How can children’s literature help kids understand the challenges of their classmates with disabilities?

Growing up in the 1950s, there were a lot of topics people just didn’t talk about. One such topic was disabilities. Often, we were told not to stare at individuals with differences because it was impolite. People just didn’t talk about being differently abled back then. Today, there are more open discussions, and there are some books on the market for school-aged children on a variety of topics involving disabilities. Why did it take so long?

Beverly Cleary is quoted as having said, “If you don’t see the book you want on the shelves, write it.” (ibtimes.com) A celebrated author with many awards including a Newbery, Ms. Cleary grew up on a farm in a town that didn’t even have a library. Yet, she was determined to tell the stories she felt worthy of sharing. This 103 year old author’s books have sold over 91 million copies.

Toni Morrison once tweeted the following, ” “If there’s a book you want to read, but it hasn’t been written yet, then you must write it.” She won a Pulitzer prize for her book Beloved, and she and her now deceased son Slade wrote several children’s books. She is a recipient of the President’s Medal of Freedom along with many other honors. Having grown up in a steel town, her family didn’t even own a televison until she was grown. She knew she had stories that must be told.

Children need to see themselves in stories.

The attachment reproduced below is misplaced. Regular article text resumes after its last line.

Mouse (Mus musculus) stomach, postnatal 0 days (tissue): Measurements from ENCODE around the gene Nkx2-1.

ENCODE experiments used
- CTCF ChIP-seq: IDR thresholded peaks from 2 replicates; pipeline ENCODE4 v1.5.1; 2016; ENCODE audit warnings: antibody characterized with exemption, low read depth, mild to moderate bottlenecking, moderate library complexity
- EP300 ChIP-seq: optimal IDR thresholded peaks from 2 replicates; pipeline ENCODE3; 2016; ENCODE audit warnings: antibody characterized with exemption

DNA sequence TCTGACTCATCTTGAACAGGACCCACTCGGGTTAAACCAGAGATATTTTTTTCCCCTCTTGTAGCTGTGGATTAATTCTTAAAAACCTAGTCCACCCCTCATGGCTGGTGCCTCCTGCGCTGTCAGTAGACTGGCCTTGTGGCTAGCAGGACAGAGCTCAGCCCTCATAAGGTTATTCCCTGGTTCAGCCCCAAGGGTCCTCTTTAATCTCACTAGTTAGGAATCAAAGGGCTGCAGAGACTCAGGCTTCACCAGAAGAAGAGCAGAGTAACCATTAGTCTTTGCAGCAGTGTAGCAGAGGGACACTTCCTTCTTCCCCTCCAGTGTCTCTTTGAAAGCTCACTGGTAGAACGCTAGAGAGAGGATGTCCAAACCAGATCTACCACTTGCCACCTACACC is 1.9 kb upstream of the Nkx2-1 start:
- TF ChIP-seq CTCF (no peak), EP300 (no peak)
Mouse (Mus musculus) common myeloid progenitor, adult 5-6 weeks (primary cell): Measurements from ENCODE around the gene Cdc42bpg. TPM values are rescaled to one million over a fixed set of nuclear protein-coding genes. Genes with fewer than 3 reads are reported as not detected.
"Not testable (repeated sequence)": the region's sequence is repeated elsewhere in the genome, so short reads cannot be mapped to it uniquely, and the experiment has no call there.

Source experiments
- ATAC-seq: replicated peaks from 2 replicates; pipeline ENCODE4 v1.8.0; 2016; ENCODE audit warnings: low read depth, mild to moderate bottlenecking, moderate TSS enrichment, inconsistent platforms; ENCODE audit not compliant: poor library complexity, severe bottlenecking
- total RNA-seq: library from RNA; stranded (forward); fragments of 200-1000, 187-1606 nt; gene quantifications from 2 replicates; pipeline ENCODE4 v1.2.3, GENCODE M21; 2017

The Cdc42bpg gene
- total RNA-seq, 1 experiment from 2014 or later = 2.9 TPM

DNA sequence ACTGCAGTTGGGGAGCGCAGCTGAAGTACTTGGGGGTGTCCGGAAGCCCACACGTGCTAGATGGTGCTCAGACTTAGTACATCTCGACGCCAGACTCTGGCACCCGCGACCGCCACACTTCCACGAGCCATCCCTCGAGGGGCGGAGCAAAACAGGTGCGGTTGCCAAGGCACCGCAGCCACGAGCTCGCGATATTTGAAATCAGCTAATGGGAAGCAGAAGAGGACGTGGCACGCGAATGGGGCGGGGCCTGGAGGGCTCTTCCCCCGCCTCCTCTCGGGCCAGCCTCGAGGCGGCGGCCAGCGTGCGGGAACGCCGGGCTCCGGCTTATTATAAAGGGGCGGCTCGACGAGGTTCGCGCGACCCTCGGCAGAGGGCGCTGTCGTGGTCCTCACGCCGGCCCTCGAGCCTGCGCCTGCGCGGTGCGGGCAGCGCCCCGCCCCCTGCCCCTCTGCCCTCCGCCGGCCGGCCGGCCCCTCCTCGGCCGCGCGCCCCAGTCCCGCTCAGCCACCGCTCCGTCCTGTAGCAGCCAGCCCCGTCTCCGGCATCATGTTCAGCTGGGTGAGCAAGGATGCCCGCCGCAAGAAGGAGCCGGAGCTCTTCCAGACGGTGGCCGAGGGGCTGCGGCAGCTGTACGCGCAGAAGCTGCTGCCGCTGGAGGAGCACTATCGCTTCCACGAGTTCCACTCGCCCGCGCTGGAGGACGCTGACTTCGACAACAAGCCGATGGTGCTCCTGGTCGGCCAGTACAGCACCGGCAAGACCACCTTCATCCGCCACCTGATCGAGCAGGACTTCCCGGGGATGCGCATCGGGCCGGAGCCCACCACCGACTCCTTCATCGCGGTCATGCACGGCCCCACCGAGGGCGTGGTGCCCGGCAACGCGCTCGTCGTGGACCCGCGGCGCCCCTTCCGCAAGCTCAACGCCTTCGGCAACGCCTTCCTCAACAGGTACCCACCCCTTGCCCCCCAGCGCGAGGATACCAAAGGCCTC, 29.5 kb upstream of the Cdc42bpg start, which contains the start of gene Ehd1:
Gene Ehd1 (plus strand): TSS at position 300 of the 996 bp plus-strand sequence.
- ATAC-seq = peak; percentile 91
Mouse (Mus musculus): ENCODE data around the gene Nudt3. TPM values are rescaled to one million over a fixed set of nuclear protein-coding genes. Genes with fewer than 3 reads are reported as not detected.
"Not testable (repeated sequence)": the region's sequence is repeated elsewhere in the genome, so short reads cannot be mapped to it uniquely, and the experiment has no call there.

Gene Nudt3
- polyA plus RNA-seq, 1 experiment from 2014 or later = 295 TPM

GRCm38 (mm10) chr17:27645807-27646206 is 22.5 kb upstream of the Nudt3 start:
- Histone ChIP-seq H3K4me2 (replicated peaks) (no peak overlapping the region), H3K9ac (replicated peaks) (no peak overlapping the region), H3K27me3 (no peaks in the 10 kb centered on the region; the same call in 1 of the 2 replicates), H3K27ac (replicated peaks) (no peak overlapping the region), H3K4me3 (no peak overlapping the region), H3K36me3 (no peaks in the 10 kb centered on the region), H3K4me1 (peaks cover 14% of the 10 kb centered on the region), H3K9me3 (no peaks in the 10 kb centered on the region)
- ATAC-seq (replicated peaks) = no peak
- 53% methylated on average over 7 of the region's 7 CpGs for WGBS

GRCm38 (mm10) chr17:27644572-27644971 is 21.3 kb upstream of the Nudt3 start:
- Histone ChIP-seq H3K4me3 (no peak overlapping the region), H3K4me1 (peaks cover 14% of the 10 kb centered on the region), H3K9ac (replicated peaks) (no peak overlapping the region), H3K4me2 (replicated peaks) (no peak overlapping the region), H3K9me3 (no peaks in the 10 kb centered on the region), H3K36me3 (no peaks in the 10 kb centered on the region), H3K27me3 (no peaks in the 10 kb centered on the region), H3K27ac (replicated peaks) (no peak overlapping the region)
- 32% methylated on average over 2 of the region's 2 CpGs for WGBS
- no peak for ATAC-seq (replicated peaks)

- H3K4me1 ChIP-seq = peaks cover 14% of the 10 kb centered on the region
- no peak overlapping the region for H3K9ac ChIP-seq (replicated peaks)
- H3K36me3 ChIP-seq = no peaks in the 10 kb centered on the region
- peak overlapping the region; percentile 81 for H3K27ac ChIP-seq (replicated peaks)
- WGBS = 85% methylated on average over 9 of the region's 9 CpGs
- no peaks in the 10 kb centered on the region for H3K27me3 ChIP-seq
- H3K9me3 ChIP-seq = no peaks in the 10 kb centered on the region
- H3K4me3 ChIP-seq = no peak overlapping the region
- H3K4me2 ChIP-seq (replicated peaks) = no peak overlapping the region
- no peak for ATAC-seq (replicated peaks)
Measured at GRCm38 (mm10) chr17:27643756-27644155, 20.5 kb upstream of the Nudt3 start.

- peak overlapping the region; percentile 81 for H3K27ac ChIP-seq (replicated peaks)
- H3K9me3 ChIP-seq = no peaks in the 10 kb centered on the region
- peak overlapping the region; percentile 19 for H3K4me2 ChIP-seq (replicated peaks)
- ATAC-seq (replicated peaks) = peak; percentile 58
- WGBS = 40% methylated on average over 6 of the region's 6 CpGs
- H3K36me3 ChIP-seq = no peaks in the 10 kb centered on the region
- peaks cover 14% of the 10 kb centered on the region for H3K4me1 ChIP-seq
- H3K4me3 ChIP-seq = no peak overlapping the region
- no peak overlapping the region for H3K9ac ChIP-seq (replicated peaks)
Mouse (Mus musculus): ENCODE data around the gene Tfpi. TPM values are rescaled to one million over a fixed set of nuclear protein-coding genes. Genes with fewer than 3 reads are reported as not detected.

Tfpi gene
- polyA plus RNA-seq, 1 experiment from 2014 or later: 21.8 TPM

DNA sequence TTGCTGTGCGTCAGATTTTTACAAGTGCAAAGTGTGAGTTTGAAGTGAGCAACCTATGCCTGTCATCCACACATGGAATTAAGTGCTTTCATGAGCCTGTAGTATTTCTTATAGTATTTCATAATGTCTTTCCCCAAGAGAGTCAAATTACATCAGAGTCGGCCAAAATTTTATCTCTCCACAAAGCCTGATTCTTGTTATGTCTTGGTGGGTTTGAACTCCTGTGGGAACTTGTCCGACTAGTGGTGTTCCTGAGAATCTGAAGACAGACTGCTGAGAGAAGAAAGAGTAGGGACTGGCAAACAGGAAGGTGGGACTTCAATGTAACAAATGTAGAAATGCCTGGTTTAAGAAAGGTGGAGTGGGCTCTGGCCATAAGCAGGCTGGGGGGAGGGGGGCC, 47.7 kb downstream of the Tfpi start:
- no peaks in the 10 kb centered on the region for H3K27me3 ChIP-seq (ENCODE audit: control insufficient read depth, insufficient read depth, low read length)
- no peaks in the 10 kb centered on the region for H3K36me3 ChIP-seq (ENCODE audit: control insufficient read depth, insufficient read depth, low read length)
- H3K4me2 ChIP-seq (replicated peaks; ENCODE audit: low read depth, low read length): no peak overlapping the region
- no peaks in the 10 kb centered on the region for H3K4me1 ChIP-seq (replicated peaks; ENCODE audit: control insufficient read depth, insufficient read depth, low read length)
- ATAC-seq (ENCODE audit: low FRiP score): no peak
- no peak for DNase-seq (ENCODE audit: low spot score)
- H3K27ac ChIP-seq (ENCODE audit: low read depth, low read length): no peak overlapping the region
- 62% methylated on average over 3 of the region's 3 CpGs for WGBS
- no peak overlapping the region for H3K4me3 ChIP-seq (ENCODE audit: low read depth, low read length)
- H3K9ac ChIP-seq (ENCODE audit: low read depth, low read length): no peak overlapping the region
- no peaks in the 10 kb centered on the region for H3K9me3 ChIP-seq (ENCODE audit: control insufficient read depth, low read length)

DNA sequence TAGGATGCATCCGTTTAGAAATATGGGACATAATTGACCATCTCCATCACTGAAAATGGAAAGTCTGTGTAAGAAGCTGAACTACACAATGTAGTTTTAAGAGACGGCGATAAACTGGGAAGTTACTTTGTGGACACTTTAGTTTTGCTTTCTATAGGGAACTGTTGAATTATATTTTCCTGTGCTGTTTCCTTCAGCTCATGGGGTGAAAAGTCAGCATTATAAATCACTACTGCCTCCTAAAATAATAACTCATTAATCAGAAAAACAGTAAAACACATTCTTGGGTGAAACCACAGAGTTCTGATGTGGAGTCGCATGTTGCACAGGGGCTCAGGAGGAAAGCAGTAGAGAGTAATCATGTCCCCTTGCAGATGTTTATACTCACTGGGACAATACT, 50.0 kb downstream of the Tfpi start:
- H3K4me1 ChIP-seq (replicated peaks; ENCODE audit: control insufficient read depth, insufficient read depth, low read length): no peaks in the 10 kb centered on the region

Also, these stories need to be told to help children in the mainstream understand the world of a child with special needs.

Here are some ways these stories in children’s literature can help both the child with the disability and his or her classmates:

  1. Show examples of specific disabilities for classmates to observe
  2. Show examples of specific disabilities so children with special needs feel represented
  3. Foster a better understanding of differences
  4. Open discussions after reading these stories to help classmates understand how they can communicate and interact optimally with a child with a disability
  5. Initiate discussions about bullying
  6. Help classmates become more sensitive to challenges

When I taught college-level English and MLA Research, I always used diversity as a theme for my classes. So it would seem natural that when I decided to write a children’s book it would include include persons with disabilities.